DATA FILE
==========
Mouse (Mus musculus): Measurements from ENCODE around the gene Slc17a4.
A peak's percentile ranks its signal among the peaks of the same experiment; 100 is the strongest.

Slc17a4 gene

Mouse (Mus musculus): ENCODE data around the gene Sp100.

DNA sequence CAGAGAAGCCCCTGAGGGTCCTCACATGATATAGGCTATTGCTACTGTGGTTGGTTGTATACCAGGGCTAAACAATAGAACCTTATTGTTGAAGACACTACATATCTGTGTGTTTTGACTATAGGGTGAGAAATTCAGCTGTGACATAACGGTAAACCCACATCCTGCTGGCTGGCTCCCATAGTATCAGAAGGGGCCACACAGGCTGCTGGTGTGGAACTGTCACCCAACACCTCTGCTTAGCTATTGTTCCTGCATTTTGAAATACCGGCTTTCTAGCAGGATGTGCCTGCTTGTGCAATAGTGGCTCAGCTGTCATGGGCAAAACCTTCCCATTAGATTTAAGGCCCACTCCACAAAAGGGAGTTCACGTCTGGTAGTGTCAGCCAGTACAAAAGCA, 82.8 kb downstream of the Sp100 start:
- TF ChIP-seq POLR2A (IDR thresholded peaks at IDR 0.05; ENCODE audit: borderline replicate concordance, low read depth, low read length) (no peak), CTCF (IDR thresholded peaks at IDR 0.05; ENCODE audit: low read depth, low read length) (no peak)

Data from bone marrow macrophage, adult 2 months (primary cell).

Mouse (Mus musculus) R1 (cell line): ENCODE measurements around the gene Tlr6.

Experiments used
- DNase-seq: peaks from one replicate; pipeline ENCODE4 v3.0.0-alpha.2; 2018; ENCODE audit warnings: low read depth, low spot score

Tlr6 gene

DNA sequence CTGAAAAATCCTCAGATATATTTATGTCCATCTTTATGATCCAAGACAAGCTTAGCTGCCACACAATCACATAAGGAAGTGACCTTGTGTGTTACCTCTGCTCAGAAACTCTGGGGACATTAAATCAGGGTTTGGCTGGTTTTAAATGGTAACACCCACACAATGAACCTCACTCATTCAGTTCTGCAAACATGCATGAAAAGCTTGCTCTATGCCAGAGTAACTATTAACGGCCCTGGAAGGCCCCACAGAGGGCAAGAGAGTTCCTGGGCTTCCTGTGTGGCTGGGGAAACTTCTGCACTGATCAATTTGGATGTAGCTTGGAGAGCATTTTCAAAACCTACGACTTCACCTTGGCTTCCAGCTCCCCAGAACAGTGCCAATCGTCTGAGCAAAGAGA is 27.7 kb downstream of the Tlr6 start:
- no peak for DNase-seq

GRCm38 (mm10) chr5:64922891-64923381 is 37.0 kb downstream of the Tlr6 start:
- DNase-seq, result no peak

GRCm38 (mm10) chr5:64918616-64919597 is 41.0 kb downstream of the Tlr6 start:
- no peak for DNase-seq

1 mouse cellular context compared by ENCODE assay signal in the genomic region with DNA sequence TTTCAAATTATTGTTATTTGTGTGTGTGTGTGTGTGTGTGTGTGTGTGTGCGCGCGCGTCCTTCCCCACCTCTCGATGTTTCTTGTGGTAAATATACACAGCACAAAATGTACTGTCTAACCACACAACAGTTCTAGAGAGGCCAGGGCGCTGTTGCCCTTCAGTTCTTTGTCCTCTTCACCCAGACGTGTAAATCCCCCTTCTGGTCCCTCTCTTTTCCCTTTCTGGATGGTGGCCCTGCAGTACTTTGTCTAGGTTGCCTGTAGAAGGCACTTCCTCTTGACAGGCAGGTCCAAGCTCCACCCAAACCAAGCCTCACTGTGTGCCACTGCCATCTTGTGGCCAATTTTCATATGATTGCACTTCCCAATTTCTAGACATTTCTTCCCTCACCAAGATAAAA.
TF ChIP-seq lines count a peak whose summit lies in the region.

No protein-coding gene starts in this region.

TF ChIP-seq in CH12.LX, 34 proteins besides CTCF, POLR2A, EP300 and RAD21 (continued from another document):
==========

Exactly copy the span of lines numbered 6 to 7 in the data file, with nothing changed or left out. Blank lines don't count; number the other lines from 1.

- TF ChIP-seq POLR2A (IDR thresholded peaks at IDR 0.05; ENCODE audit: borderline replicate concordance, low read depth, low read length) (no peak), CTCF (IDR thresholded peaks at IDR 0.05; ENCODE audit: low read depth, low read length) (no peak)

Data from bone marrow macrophage, adult 2 months (primary cell).